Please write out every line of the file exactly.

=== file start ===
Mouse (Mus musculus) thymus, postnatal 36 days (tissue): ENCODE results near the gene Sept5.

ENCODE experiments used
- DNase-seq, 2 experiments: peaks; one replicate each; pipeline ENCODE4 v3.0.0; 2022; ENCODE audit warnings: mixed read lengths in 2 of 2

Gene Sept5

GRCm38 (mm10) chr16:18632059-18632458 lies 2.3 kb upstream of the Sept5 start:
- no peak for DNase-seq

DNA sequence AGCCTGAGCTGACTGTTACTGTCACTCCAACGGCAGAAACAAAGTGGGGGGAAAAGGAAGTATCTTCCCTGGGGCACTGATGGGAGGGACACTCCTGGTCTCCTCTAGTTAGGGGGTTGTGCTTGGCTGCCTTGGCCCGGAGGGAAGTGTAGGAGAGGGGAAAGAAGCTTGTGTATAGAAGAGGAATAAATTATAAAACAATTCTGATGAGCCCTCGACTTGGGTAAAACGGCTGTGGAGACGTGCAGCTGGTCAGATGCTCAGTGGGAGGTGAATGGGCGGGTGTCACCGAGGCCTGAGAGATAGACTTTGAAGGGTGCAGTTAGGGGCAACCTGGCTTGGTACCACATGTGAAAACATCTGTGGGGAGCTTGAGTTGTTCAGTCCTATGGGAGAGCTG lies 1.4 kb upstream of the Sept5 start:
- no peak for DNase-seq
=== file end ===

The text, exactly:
Mouse (Mus musculus) thymus, postnatal 36 days (tissue): ENCODE results near the gene Sept5.

ENCODE experiments used
- DNase-seq, 2 experiments: peaks; one replicate each; pipeline ENCODE4 v3.0.0; 2022; ENCODE audit warnings: mixed read lengths in 2 of 2

Gene Sept5

GRCm38 (mm10) chr16:18632059-18632458 lies 2.3 kb upstream of the Sept5 start:
- no peak for DNase-seq

DNA sequence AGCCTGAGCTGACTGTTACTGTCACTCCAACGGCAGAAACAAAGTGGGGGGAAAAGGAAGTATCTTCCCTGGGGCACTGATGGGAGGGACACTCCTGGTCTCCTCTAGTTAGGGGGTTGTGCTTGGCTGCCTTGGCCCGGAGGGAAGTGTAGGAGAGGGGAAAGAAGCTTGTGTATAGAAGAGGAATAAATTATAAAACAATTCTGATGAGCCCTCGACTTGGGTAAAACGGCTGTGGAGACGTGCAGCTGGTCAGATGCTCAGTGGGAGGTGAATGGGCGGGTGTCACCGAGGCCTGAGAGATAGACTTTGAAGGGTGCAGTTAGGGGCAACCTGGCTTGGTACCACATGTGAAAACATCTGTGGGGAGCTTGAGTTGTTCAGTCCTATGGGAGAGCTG lies 1.4 kb upstream of the Sept5 start:
- no peak for DNase-seq